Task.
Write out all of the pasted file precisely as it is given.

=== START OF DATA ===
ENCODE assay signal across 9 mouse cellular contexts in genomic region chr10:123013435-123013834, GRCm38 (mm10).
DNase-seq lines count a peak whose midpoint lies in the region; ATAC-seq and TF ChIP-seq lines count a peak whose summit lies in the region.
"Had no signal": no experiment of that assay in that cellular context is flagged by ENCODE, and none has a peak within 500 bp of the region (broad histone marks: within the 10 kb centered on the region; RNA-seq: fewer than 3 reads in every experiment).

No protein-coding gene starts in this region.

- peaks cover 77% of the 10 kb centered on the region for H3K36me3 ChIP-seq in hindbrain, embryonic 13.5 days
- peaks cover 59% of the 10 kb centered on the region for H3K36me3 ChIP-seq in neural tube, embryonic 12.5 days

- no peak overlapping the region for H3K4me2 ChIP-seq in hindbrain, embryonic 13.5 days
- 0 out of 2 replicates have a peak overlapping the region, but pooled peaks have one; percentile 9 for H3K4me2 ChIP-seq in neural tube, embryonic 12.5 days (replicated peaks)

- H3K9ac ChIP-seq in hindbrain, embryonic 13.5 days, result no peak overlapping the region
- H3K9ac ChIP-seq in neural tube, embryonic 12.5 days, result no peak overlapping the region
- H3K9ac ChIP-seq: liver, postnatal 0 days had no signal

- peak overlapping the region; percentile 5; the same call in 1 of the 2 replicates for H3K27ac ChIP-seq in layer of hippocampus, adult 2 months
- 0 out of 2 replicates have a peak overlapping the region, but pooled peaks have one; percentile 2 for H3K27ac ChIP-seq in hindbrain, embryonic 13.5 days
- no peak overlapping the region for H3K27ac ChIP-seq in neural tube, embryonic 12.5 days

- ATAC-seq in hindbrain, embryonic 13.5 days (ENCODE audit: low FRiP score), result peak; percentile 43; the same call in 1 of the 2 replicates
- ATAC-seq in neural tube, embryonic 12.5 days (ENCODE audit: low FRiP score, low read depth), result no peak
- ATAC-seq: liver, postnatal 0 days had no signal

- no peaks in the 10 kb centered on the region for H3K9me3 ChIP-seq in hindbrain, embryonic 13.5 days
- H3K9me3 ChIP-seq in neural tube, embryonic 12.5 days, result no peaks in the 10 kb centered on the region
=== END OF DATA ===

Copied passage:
ENCODE assay signal across 9 mouse cellular contexts in genomic region chr10:123013435-123013834, GRCm38 (mm10).
DNase-seq lines count a peak whose midpoint lies in the region; ATAC-seq and TF ChIP-seq lines count a peak whose summit lies in the region.
"Had no signal": no experiment of that assay in that cellular context is flagged by ENCODE, and none has a peak within 500 bp of the region (broad histone marks: within the 10 kb centered on the region; RNA-seq: fewer than 3 reads in every experiment).

No protein-coding gene starts in this region.

- peaks cover 77% of the 10 kb centered on the region for H3K36me3 ChIP-seq in hindbrain, embryonic 13.5 days
- peaks cover 59% of the 10 kb centered on the region for H3K36me3 ChIP-seq in neural tube, embryonic 12.5 days

- no peak overlapping the region for H3K4me2 ChIP-seq in hindbrain, embryonic 13.5 days
- 0 out of 2 replicates have a peak overlapping the region, but pooled peaks have one; percentile 9 for H3K4me2 ChIP-seq in neural tube, embryonic 12.5 days (replicated peaks)

- H3K9ac ChIP-seq in hindbrain, embryonic 13.5 days, result no peak overlapping the region
- H3K9ac ChIP-seq in neural tube, embryonic 12.5 days, result no peak overlapping the region
- H3K9ac ChIP-seq: liver, postnatal 0 days had no signal

- peak overlapping the region; percentile 5; the same call in 1 of the 2 replicates for H3K27ac ChIP-seq in layer of hippocampus, adult 2 months
- 0 out of 2 replicates have a peak overlapping the region, but pooled peaks have one; percentile 2 for H3K27ac ChIP-seq in hindbrain, embryonic 13.5 days
- no peak overlapping the region for H3K27ac ChIP-seq in neural tube, embryonic 12.5 days

- ATAC-seq in hindbrain, embryonic 13.5 days (ENCODE audit: low FRiP score), result peak; percentile 43; the same call in 1 of the 2 replicates
- ATAC-seq in neural tube, embryonic 12.5 days (ENCODE audit: low FRiP score, low read depth), result no peak
- ATAC-seq: liver, postnatal 0 days had no signal

- no peaks in the 10 kb centered on the region for H3K9me3 ChIP-seq in hindbrain, embryonic 13.5 days
- H3K9me3 ChIP-seq in neural tube, embryonic 12.5 days, result no peaks in the 10 kb centered on the region